When things are going well and we feel safe, it is reasonable for many of us to be careful with the wind and live a little closer to the edge.
But Canadian investors buy back $ 14 billion in mutual funds in March at our sudden urge to fill our homes with food and toilet paper, the risk-taking mood seems to have changed. As concerns arise the real estate sector and markets go up and down repeatedly, the effect could be long lasting.
“Consumer storage in the face of the coronavirus epidemic can be viewed as an unconventional inventory accumulation activity, primarily aimed at minimizing a threat of perceived loss,” said supply chain specialist Xiaodan Pan at the Molson School of Business at Concordia University in Montreal. me in an email conversation.
In fact, says Pan, behavioral economics tells us that the squirrel outside of supplies is a natural human response to risk and uncertainty, where we are more afraid of losing what we have and less eager to strive to make money.
Don’t feel so safe
So while the Alberta government investment fund loses billions of dollars on what was supposed to be a foolproof derivatives play, and people nearing retirement see their eggs shrinking, the world no longer seems as safe.
And it is by no means a Canadian phenomenon. On Friday, it was reported that US banks were becoming more cautious about lending to European companies. Some governments find sources of loans exploited.
According to an editorial in an influential business publication, the pandemic has taught businesses that they must adopt a risk reduction strategy by moving from “Just in time” to “just in case”. But avoid the risks can be expensive.
David Rosenberg, the market analyst who now runs his own research company and has repeatedly warned that the boom would end in one way or another, can now say “I told you so,” while baby boomers saving for retirement experience a “huge negative wealth shock” which he says will encourage them to save more and spend less.
At the same time, the risk-reward link that has been a business rationale for the low taxes on investment earnings is turned on its head as taxpayer money rushes for help business and economics.
But there are winners. The risk aversion that listened to Rosenberg’s somber advice in recent years, those who kept cash savings reserves, bought houses they could afford and paid them off and avoided debt now to the most intelligent.
But if others follow their example, a growing tendency to save and reduce risk rather than borrow and spend does not bode well for short-term economic growth. And it’s not just consumers and investors who are wary.
Just last year, it seemed like every visit to the bank resulted in slightly more consumer credit.
Now, despite the latest drop in interest rates, money is not so easy to come by, and mortgage brokers report that banks are making more cautious choices about the security risk of those to whom they lend.
More economical, less risky
The new mood against risk can be the impetus many have called for to make all Canadians, not just aging baby boomers, more frugal.
As a CBC reported last week, for those who have kept their jobs, lower spending as a result of the foreclosure allows some to save more, a trend that experts say may continue after the start of the economy.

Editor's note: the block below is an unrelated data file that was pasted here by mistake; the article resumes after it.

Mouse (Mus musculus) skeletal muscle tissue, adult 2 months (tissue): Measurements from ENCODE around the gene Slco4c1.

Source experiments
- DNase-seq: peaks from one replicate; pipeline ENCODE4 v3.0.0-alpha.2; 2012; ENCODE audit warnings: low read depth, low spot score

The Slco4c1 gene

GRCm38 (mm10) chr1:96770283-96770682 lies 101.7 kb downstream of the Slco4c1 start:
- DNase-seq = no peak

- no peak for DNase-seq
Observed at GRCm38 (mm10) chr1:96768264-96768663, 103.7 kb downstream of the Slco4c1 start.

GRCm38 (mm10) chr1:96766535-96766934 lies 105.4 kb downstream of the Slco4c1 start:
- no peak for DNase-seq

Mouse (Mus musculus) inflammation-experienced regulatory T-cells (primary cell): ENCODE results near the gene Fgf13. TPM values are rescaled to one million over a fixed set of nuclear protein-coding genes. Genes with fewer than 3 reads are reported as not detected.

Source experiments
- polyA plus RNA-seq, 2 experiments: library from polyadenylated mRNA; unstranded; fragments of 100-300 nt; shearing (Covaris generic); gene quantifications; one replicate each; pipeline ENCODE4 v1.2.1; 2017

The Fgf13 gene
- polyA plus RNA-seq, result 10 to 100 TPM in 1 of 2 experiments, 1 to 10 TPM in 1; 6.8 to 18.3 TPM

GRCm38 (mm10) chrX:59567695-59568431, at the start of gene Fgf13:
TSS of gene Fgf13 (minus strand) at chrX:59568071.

But Martin Boyer, professor of finance at the Hautes Études Commerciales of the University of Montreal, says that even if Canadians are now learning the wisdom to save for future disasters, for those who are unemployed, those who own struggling businesses, those who hold overwhelming mortgages or who are burdened with credit card debt, playing safely will not be so easy in a weak, post-COVID economy.
Meanwhile, he said, the economies of consumers and businesses who kept a cushion to push them back from what they saw as a possible slowdown if unpredictable, form a crucial core of economic stability. Boyer said the savings are part of what allows the government to borrow and bail out the risk takers who assumed nothing bad would happen.
A sin the fable of the denying ant and the forgiving grasshopper, said Boyer, the ants end up paying for the grasshoppers.
Boyer believes the bailouts are reasonable for those who have lost their jobs without fault and those who had moderate borrowing levels. But if the economic contraction continues, governments should not bail out those who took big risks in the expectation of big returns.
Should some speculators fail?
“Speculators should suffer,” said Boyer. Otherwise, “no one will save, and everyone will expect someone else to save them. “
While a trend towards higher savings levels may be good for the country in the long run, Jennifer Robson, poverty and inequality specialist at Carleton University in Ottawa, fears that a large number of people in the bottom half of the income scale have no assets to build on.
“I think one of the lessons from the 08-09 financial crisis was that households found themselves in a situation where they took a big credit risk,” said Robson.
But with borrowing now near record levels and around a third of households without enough savings to last a month, it can be difficult to repeat this time if the lenders themselves become less risk tolerant.
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